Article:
Combining attentive, compassionate care with our extensive clinical and research resources, UT Southwestern's cardiology experts and vascular specialists deliver individualized care within pre-eminent health care facilities.
UT Southwestern Medical Center’s skilled cardiothoracic surgeons perform myocardial revascularization – also called laser revascularization – to treat patients with ischemic heart disease who cannot undergo other procedures.
Our skilled cardiothoracic surgeons are experts in these techniques, including minimally invasive options when appropriate.
An Alternative to Heart Bypass Surgery
Myocardial revascularization is an alternative procedure for patients with ischemic heart disease who aren’t candidates for other interventions such as heart bypass surgery due to procedure failure, widespread coronary artery disease, small coronary arteries, or cardiac stenosis (thickening or stiffening of the heart tissue).
There are two types of myocardial revascularization: transmyocardial revascularization (TMR) and the less invasive percutaneous myocardial revascularization (PMR).
Both use high-energy lasers to create holes in the heart between the epicardium (outer layer) and the endocardium (inner layer) to allow blood to flow directly from the left ventricle into the myocardium (middle, muscular layer).
UT Southwestern also offers a dedicated Cardiac Rehabilitation Program. Cardiac rehabilitation is a critical component of recovery and can prevent future heart disease.
What to Expect
Myocardial Revascularization Preoperative Details
The surgeon provides specific instructions to the patient before the myocardial revascularization procedure, including risks such as bleeding, infection, or adverse reaction to anesthesia.
Patients also meet with the anesthesiologist prior to the surgery to review their medical history. Patients should not eat after midnight the night before the surgery.
On the day of surgery, the patient arrives at the hospital, registers, and changes into a hospital gown. A nurse reviews the patient’s charts to make sure there are no problems.
The anesthesiologist then starts an IV, and the patient is taken to the operating room, where the surgeon verifies the patient’s name and procedure before any medication is given. Surgery will begin once the patient is under anesthesia.
Myocardial Revascularization Operative Details
Transmyocardial Revascularization (TMR)
The surgeon makes an incision between the ribs and then spreads the ribs along one side to allow access to the heart. The patient does not need to be on a cardiopulmonary bypass machine because the procedure can be done with the heart still beating.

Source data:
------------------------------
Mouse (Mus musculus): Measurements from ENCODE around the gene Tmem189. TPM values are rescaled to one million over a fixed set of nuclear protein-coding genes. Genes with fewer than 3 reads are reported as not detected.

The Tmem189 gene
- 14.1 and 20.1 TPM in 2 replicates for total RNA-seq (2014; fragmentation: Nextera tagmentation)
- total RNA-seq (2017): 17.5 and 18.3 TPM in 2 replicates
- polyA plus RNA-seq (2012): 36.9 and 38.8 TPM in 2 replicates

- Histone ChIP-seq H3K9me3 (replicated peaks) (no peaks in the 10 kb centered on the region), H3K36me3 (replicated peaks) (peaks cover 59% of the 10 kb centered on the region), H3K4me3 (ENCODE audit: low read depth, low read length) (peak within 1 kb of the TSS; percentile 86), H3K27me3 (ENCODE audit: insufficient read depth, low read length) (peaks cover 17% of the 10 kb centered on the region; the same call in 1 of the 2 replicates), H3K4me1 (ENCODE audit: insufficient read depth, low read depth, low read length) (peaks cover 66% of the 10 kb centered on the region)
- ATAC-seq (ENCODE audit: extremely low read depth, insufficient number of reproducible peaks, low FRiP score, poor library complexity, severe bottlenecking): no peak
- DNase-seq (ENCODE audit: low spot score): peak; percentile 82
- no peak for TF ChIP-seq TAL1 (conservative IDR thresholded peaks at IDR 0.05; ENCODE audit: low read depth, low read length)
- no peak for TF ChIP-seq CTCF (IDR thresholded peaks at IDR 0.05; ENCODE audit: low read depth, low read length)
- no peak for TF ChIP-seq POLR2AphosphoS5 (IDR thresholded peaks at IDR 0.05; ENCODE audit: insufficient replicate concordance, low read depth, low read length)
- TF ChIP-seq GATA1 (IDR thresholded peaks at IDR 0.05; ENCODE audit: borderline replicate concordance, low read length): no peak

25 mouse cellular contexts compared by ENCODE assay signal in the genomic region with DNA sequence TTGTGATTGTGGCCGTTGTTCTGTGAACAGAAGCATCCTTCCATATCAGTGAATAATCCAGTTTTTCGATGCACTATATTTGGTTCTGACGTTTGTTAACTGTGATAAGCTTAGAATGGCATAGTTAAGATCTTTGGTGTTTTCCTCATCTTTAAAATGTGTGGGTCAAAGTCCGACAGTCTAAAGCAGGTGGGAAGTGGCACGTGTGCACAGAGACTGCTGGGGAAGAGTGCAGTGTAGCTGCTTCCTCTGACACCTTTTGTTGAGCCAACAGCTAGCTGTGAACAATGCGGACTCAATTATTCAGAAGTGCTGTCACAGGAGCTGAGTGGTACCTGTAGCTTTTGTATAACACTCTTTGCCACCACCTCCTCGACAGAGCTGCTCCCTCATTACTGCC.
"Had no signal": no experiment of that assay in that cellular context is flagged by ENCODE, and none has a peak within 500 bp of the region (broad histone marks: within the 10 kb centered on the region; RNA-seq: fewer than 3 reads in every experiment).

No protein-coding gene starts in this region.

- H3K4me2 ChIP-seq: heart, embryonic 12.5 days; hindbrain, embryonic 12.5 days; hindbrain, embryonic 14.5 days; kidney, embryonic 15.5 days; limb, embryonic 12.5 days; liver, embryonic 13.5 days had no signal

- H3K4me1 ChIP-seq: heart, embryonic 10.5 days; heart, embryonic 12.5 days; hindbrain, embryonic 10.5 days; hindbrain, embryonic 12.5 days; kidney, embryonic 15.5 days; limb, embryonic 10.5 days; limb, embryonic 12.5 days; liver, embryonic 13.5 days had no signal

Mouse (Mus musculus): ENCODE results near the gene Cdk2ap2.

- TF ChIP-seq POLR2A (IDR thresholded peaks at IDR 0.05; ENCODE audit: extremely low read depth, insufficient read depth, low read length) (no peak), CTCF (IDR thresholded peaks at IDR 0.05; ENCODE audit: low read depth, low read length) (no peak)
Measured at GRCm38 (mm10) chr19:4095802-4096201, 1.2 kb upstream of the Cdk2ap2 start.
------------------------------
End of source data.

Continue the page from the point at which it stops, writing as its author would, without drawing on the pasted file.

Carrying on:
A high-energy laser beam is then applied to the left ventricle area and penetrates the layers of the heart muscle from the outside in to allow oxygenated blood to come directly out of the left ventricle to the myocardium, doing the work of the obstructed coronary artery. The surgeon uses stitches to close the initial incision.
Percutaneous Myocardial Revascularization (PMR)
The surgeon injects local anesthetic into an area on the groin and then makes a tiny incision to place a catheter (thin tube) in the femoral artery. A fiber-optic catheter is then placed inside the first catheter and guided through the blood vessels to the heart.
A high-energy laser beam is then emitted from the catheter through the endocardium of the left ventricle to the myocardium. In other words, the laser creates a hole through two layers of heart muscle from inside out. Once PMR is completed, the catheters are removed and the incision closed.
Myocardial Revascularization Postoperative Details
After surgery, patients are taken to the intensive care unit and monitored. Pain is likely, and pain medication is given as appropriate. Patients also might be on a respirator for up to a day after the surgery.
The length of the hospital stay depends on how quickly the patient is able to recover and perform some physical activity.
Clinical TrialsAs one of the nation’s top academic medical centers, UT Southwestern offers a number of clinical trials aimed at improving the outcomes of patients with cardiovascular disease.
Clinical trials often give patients access to leading-edge treatments that are not yet widely available. Eligible patients who choose to participate in one of UT Southwestern’s clinical trials can receive treatments years before they are available to the public.